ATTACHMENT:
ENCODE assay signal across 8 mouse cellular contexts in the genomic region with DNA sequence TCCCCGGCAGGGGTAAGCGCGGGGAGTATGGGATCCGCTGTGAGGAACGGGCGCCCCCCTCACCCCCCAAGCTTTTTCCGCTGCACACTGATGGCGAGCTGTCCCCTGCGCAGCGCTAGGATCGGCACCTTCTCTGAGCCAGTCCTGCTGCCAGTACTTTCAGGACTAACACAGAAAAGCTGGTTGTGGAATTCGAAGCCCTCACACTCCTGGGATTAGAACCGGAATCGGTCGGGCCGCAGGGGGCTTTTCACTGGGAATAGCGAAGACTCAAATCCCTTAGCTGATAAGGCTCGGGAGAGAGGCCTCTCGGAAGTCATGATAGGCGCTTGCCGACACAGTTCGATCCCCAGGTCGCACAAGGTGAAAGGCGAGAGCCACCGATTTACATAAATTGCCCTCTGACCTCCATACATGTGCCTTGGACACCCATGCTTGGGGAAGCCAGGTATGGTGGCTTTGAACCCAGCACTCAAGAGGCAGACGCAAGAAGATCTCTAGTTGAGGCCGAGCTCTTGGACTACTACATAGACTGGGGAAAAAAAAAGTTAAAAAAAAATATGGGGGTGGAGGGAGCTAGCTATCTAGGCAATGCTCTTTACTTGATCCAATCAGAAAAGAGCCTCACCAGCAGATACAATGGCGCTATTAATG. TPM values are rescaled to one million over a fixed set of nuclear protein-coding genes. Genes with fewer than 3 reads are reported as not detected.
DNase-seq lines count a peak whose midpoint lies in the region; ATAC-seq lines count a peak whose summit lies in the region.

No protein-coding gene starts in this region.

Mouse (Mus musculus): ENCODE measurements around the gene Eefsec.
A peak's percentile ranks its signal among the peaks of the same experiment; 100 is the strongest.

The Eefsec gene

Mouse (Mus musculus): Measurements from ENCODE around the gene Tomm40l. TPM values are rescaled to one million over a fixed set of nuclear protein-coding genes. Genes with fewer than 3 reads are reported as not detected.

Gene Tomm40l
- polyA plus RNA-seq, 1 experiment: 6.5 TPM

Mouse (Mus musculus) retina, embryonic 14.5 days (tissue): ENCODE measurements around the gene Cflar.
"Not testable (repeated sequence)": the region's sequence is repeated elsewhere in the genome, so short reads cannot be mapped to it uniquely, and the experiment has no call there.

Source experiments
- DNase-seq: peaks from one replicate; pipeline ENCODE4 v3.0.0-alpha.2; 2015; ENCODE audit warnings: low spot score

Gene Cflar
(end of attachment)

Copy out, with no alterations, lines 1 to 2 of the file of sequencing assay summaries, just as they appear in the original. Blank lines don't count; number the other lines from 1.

ENCODE assay signal across 8 mouse cellular contexts in the genomic region with DNA sequence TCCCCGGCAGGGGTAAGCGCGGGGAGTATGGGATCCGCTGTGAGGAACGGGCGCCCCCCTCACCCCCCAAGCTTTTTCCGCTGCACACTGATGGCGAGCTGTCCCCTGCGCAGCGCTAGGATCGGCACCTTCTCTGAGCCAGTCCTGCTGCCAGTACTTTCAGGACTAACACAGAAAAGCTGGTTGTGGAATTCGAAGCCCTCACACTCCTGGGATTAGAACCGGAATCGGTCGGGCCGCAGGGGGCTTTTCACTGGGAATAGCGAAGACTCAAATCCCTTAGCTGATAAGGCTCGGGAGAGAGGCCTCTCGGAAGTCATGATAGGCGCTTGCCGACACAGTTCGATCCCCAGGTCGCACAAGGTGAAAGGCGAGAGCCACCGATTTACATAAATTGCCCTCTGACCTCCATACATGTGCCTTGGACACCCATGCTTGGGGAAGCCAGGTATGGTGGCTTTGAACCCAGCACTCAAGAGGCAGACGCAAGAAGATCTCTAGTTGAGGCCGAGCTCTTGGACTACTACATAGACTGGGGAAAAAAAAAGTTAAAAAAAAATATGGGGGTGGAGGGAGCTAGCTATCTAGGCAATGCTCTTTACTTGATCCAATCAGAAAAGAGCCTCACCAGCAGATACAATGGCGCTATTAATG. TPM values are rescaled to one million over a fixed set of nuclear protein-coding genes. Genes with fewer than 3 reads are reported as not detected.
DNase-seq lines count a peak whose midpoint lies in the region; ATAC-seq lines count a peak whose summit lies in the region.